Spock – Mirror Universe 12” figure
Star Trek figure maker EXO-6 launched in 2021 and impressed so much us with their first releases they made our Best of 2021 list. They haven’t slowed down, releasing more figures in 2022 with even more to come. Today we take a closer look at their Mirror Spock figure.
The Star Trek original series episode “Mirror, Mirror” is still one of the most wildly entertaining and iconic in the show’s history, one that spawned numerous follow-ups on Deep Space Nine and Enterprise as well as parodies and homages in other media (we owe it for giving us an evil, goateed David Hasselhoff on an episode of Knight Rider, for example). Written by Jerome Bixby, the story throws Kirk, McCoy, Scotty, and Uhura into a parallel universe where the Enterprise is part of the “Terran Empire” and runs like a fascistic pirate ship where officers advance in rank by murdering their superiors. Fun!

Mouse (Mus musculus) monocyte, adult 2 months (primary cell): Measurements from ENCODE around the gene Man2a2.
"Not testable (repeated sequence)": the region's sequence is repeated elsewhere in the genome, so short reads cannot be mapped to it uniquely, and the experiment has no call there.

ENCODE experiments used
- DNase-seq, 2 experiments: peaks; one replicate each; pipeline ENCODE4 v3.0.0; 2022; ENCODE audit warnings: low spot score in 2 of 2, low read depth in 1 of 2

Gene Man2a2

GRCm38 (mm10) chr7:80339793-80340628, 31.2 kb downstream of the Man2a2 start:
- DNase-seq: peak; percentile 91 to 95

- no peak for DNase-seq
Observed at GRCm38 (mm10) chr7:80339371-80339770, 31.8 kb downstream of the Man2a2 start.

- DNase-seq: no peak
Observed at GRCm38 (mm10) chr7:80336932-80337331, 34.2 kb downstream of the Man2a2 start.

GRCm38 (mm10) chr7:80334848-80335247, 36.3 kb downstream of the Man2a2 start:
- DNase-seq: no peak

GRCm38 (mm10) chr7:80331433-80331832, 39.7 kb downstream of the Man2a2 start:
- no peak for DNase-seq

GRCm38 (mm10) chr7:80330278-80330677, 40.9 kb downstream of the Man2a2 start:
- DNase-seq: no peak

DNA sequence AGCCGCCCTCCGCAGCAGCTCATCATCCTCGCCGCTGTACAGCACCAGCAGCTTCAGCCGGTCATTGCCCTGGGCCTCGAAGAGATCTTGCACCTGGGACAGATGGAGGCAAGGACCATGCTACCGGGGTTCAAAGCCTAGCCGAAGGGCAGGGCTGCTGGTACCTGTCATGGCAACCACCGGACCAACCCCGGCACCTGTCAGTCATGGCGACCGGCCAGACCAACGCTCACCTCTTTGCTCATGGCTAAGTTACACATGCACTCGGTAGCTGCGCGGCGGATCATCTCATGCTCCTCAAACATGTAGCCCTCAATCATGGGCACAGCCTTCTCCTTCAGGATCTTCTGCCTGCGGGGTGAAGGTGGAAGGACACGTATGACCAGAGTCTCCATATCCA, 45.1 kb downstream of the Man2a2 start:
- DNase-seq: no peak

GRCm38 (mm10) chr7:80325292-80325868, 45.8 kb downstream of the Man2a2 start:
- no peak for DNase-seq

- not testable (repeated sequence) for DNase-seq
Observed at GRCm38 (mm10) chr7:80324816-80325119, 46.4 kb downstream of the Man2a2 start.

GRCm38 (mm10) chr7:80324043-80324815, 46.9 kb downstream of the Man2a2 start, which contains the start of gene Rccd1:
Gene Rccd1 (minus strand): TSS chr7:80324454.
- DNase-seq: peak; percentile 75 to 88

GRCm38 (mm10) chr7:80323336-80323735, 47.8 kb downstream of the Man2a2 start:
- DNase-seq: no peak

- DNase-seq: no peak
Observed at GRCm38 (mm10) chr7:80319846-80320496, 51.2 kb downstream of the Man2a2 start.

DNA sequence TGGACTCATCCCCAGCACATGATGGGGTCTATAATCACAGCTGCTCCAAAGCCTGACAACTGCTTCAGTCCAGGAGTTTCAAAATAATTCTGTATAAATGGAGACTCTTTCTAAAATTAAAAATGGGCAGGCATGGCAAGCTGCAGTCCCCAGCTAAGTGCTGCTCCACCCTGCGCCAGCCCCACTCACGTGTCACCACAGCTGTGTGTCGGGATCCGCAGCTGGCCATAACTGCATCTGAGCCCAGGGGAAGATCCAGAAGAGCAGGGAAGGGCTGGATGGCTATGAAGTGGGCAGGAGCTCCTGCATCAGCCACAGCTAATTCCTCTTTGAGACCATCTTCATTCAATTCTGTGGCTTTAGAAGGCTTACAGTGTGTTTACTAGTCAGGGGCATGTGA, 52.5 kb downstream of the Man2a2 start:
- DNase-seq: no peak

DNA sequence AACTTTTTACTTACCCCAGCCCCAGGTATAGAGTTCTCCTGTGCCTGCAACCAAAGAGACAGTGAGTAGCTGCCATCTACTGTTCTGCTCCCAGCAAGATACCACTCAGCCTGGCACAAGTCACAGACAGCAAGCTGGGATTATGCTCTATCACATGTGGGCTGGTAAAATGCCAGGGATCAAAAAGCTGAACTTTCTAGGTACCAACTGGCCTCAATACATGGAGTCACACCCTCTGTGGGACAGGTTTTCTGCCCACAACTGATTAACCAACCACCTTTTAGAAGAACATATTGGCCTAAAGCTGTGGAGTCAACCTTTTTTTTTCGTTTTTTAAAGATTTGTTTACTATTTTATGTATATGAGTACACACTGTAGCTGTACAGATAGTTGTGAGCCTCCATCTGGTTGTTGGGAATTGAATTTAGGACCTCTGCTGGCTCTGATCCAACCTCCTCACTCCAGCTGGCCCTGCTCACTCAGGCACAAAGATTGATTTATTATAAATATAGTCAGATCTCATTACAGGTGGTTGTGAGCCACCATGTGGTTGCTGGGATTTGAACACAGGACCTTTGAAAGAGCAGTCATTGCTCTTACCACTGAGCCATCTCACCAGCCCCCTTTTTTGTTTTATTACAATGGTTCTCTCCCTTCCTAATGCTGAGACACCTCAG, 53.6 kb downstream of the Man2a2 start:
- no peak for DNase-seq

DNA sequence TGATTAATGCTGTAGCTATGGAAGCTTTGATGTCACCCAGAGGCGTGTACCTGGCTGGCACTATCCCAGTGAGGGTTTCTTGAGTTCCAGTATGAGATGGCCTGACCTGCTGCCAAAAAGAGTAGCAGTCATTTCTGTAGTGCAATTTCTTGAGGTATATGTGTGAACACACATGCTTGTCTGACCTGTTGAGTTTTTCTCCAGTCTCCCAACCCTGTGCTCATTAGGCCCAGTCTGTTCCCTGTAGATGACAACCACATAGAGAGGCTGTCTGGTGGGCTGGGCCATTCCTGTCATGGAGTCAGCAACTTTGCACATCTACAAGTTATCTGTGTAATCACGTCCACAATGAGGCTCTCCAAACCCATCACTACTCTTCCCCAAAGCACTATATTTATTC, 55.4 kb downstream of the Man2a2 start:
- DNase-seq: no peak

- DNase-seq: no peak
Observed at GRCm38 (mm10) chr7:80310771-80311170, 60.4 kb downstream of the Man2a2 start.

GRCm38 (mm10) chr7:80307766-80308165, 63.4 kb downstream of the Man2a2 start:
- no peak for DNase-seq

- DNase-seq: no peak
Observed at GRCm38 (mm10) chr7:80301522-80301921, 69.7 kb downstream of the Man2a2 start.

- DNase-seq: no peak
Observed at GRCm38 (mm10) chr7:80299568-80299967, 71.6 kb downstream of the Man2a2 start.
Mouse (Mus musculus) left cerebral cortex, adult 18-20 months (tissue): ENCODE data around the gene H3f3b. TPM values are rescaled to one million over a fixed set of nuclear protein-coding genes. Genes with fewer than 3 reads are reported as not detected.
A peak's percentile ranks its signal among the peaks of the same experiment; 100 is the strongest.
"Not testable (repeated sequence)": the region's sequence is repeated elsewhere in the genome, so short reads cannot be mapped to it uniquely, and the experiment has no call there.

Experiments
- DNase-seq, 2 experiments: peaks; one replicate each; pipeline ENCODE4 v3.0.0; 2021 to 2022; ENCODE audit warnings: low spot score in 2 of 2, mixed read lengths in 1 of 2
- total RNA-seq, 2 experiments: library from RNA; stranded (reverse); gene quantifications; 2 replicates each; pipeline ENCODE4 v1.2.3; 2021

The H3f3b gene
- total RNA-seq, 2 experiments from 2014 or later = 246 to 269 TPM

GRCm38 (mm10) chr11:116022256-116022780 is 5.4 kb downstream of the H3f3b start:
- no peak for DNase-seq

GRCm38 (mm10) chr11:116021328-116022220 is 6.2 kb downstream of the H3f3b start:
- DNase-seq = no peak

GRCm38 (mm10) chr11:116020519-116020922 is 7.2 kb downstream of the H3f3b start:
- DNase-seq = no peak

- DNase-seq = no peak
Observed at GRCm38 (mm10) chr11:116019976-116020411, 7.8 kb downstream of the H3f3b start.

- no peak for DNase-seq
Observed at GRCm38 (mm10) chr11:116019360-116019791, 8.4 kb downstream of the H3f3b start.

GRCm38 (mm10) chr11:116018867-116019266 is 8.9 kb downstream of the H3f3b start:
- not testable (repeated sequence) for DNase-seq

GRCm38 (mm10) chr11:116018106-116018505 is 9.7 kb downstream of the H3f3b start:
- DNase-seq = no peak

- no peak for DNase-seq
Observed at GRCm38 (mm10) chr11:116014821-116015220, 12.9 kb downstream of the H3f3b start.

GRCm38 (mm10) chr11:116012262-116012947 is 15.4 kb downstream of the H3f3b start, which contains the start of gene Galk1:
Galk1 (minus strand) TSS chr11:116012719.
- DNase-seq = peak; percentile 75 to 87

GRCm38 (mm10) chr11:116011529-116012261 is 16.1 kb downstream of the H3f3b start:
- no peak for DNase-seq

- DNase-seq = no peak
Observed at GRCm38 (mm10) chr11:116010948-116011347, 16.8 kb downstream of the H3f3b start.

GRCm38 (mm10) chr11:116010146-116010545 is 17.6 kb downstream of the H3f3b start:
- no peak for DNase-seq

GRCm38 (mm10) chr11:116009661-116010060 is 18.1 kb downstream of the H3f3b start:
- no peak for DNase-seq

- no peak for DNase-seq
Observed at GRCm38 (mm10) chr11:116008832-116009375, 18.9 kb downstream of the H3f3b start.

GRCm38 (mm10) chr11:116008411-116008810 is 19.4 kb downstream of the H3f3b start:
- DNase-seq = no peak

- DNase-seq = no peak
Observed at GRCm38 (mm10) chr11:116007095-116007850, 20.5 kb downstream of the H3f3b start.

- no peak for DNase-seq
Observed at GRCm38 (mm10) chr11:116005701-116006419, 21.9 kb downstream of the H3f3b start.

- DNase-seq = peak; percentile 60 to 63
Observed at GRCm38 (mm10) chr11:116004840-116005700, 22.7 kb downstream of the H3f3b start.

Viewers (and TOS’s long-suffering, penny-pinching producer Robert Justman) got two sets of Enterprise characters for the price of one, and the foolproof suspense device of having Kirk and his fellow officers having to lie, cheat and steal their way through an hour of television with death the clear result of any false move on their part.
It was a field day for the actors, in particular for Leonard Nimoy, whose Spock, as McCoy notes, has an “easy way” of fitting into the barbaric parallel universe. “Mirror Spock” is aloof, coldly calculating, logical—and dangerously ruthless, as he demonstrates by casually torturing poor transporter officer Kyle nearly to death with the Terran Empire’s convenient hand-held “agonizer” device at the beginning of the episode. Festooned like the other Terran officers with thigh-high boots, showy militaristic medals, a gold sash and a sharp, angular dagger, Mirror Spock also boasts a distinctive goatee that makes him look deadlier and more piratical than anyone on the ship. The placid Leonard Nimoy adjusts his normal Spock performance, seemingly by just a few micrometers, and transforms Spock into a chilling, quietly menacing character who becomes utterly unforgettable.